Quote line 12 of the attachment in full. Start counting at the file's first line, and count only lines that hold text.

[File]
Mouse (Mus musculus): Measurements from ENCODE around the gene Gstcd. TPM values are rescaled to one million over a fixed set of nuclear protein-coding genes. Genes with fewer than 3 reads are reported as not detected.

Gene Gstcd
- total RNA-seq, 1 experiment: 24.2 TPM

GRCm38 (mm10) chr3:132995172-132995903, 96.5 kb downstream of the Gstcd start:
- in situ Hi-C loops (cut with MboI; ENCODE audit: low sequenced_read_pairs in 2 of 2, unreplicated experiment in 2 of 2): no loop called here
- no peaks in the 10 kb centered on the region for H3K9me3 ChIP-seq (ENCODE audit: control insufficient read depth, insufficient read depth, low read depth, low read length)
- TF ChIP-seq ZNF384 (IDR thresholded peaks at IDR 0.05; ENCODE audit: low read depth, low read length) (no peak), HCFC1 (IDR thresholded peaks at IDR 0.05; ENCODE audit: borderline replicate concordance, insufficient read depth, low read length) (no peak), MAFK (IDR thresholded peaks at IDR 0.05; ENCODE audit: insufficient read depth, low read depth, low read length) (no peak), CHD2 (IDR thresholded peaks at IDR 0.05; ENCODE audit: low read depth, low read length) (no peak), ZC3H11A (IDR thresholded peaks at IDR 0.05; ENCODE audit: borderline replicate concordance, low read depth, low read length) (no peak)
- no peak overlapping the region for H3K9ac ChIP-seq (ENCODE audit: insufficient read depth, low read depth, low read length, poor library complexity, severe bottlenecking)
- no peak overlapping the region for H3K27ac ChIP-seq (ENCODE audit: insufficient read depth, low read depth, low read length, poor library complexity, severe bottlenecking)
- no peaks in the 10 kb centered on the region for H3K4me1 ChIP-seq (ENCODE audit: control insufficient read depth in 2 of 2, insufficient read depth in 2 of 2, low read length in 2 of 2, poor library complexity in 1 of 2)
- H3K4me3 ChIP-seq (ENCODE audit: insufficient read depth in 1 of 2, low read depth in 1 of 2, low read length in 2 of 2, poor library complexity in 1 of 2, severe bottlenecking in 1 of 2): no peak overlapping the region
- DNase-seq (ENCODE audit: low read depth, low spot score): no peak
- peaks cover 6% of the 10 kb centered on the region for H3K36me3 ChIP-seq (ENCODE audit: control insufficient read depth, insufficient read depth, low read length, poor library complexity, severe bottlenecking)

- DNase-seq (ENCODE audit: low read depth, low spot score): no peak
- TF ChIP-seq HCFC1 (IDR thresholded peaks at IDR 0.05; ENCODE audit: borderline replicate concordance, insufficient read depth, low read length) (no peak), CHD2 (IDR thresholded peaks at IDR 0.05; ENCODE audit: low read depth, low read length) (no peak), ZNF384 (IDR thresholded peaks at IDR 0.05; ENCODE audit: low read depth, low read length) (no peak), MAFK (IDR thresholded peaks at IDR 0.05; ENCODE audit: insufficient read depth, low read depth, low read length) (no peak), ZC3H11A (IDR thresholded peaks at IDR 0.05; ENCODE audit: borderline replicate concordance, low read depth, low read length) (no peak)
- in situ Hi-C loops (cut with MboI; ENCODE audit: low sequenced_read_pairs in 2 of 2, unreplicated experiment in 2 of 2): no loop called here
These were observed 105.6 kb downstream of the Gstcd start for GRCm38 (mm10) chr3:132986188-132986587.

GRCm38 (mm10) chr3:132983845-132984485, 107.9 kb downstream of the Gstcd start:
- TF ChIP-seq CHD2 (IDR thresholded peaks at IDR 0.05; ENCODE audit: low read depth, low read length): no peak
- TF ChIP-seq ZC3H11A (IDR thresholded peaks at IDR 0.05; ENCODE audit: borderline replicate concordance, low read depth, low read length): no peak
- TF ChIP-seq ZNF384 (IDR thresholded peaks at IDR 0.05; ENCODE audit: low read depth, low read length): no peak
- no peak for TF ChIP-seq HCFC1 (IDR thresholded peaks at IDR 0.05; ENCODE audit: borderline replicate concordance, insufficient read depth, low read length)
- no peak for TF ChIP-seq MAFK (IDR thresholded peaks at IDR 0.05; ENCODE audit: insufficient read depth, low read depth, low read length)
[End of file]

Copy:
- DNase-seq (ENCODE audit: low read depth, low spot score): no peak